Gospel Gazette Online
Vol. 16 No. 4 April 2014
Page 12

Gambling

George Jensen

George JensenHave you ever dreamed of winning the lottery? Many people have, and many keep on paying to try. Gambling has gradually lost its stigma of being an evil. Have you ever stopped to ponder what your view of gambling is actually based upon?

“Gamble” is defined by Webster as, “to play games of chance for money or other stake.” The verb’s transitive form is defined as: “to lose by betting; to waste; to squander; followed by away.” For those who respect the Bible as the inspired Word of God, there are biblical principles that must be considered.

Read Ephesians 5:3-5. This partial listing of sins concludes by warning that anyone who persists in these vices has no “inheritance in the kingdom of Christ and God.”

Specifically named is the “covetous person” (v. 5). From the original language this is defined as, “one eager to have more, esp. what belongs to others” (J.H. Thayer, Greek-English Lexicon). It is readily apparent that this definition corresponds with the eagerness that a gambler has. The motive in gambling is a desire to receive gain, at the loss of others, without the usual effort of labor or fair exchange.

Consider some principles. First, Jesus challenged His followers to live by the “golden rule” (Matthew 7:12). To paraphrase, ‘Treat others in the way you would desire to be treated.’ Can someone gamble while simultaneously following that philosophy? No. “I hope I win,” would necessarily mean others will need to lose. “Let no man seek his own, but each his neighbor’s good” (1 Corinthians 10:24). Does gambling violate this verse also?

Second, the Bible upholds the virtue of gain from honest work (1 Timothy 4:8; Ephesians 4:28). Third, the Creator desires all to exercise wise stewardship. “Here, moreover, it is required in stewards, that a man be found faithful” (1 Corinthians 4:2). It is a recognized fact that generally, people (even non-religious) with wise money management skills do not gamble. It is financial foolishness. For readers who gamble, why not roughly count up in your mind what you would have in a jar, if you had not “spent” it on lottery and other gambling activities?

Fourth, gambling for thousands has become an addiction. Paul said, “…I will not be brought under the power of any” (1 Corinthians 6:12). “Gamblers Anonymous” has been organized due to this gigantic and growing problem.

Gambling is a matter of kind, not degree. Allow me to explain. Lying is sinful (Ephesians 4:25; Revelation 21:8). One lie told makes one a liar. Stealing is sinful (Ephesians 4:28). A pickpocket may steal $20, and an embezzler may nab $45,000, yet both are thieves. So also with gambling; it matter not whether 50 cents, $50 or $50,000 is wagered. Faithful followers of Jesus “abstain from every form of evil” (1 Thessalonians 5:22).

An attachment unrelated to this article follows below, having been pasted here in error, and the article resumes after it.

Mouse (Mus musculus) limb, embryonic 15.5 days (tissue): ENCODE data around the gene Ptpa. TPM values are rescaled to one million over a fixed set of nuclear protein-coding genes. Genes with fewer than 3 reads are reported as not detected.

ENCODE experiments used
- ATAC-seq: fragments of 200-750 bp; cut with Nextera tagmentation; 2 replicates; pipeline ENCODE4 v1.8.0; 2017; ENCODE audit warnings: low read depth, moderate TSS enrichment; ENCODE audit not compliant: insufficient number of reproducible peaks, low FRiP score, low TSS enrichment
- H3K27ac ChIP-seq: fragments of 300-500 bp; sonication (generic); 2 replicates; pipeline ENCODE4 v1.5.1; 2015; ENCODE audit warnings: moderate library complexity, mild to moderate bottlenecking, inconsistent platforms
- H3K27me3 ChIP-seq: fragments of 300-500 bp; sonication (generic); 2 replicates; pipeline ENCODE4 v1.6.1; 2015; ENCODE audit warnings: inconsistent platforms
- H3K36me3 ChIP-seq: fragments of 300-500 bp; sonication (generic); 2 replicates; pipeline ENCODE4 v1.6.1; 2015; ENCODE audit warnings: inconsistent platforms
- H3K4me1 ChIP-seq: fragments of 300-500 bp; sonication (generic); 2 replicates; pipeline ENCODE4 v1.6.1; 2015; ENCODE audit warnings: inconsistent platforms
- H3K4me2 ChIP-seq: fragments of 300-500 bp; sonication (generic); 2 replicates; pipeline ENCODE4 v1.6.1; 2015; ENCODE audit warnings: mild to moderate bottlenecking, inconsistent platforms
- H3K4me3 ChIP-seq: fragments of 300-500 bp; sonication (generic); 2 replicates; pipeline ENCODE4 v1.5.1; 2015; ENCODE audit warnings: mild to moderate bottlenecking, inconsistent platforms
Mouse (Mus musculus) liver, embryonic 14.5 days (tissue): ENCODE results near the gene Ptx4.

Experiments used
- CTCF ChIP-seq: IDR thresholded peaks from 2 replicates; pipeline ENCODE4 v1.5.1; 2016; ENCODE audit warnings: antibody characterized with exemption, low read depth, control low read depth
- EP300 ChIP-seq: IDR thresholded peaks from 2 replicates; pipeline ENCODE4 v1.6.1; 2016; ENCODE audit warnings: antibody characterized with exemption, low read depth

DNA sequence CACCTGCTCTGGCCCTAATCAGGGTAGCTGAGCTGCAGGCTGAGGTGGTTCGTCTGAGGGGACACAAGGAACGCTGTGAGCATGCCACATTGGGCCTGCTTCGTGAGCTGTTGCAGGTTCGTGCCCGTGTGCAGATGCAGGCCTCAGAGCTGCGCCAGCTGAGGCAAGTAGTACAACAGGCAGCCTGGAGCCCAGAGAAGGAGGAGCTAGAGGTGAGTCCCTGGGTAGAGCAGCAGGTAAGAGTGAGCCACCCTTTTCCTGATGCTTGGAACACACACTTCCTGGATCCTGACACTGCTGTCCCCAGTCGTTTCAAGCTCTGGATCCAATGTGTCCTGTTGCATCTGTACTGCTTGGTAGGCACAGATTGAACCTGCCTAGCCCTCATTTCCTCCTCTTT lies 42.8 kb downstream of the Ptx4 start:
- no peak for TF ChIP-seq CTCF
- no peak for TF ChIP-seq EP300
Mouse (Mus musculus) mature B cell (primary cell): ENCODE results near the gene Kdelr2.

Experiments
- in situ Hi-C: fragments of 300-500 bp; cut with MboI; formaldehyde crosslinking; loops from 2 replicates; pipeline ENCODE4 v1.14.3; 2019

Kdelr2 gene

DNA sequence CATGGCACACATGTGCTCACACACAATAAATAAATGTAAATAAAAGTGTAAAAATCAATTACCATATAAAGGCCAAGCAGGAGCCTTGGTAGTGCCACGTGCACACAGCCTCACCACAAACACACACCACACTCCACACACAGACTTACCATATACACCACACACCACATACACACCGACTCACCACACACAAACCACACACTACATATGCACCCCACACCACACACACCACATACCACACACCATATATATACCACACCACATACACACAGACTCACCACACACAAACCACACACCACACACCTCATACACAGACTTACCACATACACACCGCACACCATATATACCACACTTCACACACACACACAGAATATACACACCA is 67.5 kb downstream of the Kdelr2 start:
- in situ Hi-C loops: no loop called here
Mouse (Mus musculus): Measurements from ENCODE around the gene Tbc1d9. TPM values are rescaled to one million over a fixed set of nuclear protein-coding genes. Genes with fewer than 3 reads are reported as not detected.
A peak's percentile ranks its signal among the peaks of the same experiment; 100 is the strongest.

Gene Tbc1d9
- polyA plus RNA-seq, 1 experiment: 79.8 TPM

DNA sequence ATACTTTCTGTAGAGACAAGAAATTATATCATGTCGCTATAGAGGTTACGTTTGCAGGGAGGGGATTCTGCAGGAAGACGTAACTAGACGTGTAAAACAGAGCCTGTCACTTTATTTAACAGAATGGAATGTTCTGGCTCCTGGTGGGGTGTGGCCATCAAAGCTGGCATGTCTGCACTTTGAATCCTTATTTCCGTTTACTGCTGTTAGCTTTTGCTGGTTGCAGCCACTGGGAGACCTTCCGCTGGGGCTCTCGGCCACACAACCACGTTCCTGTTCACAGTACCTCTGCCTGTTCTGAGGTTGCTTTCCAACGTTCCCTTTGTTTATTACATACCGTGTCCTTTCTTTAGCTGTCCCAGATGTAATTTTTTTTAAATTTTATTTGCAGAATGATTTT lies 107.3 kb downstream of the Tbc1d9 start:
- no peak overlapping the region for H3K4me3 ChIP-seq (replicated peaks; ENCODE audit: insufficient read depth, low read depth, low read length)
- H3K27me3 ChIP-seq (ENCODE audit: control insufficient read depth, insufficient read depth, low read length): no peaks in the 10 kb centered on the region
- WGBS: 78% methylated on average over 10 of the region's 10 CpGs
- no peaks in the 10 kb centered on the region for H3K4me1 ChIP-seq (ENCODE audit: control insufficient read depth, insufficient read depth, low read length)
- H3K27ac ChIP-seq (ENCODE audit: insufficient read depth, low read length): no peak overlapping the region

Gambling (2)

George Jensen

Gambling violates a number of biblical principles (see article above). However, many are convinced that justification for the activity can be found. Let’s consider some commonly made assertions.

First, the “Life is a risk” argument. Nearly all we do has some risk. Getting into a car exposes us to risk. Eating at a restaurant may be somewhat risky. Etcetera, etcetera. Supposedly, this gives grounds for allowing gambling. Common sense to the rescue! Reasonable risk in everyday life is not to be equated with avoidable, purposeful risk in gambling, with intent to profit by the loss of others. Our Lord Jesus traveled by donkey and by boat, but He never purposefully gambled in an effort to gain.

Second, the “stock market” argument. Can participation in buying stocks be paralleled with putting money out in gambling? Indeed both involve some risk. Yet, the analogy then breaks down. Diversified investing in stocks has proven generally to be a wise investment. Jesus spoke of the wisdom of putting “money to the bankers, and at my coming I should have received back mine own with interest” (Matthew 25:27). Prudent stock investing is one thing, but gambling is never seriously called an “investment.” Even careless stock speculation would be a violation of wise stewardship.

Third, the “just for fun” ploy. The argument goes something like this. “Some people choose to spend some money on going to the movies or other entertainment, but I choose to be entertained by spending some on gambling.” Indeed, both movie viewing and gaming might provide entertainment. But for one professing allegiance to Christ, the question is not what is fun, but what is honorable. There is pleasure in sin (Hebrew 11:25).

Fourth, the “for a good cause” argument. Some States have been sold on lotteries as a means of increasing revenue. Some religious organizations resort to gambling (e.g., church Bingo) to help fund their activities. Raffle tickets are often sold to gather proceeds for philanthropic endeavors. All these herald, “This is for a good cause!” The end does not justify the means. “Let us do evil that good may come?” (Romans 3:8). This question is raised and rejected in Scripture.

God has granted freedom of choice. No one should be forced to obey the Bible. Many choose to gamble. Just be clear about what you choose to do.


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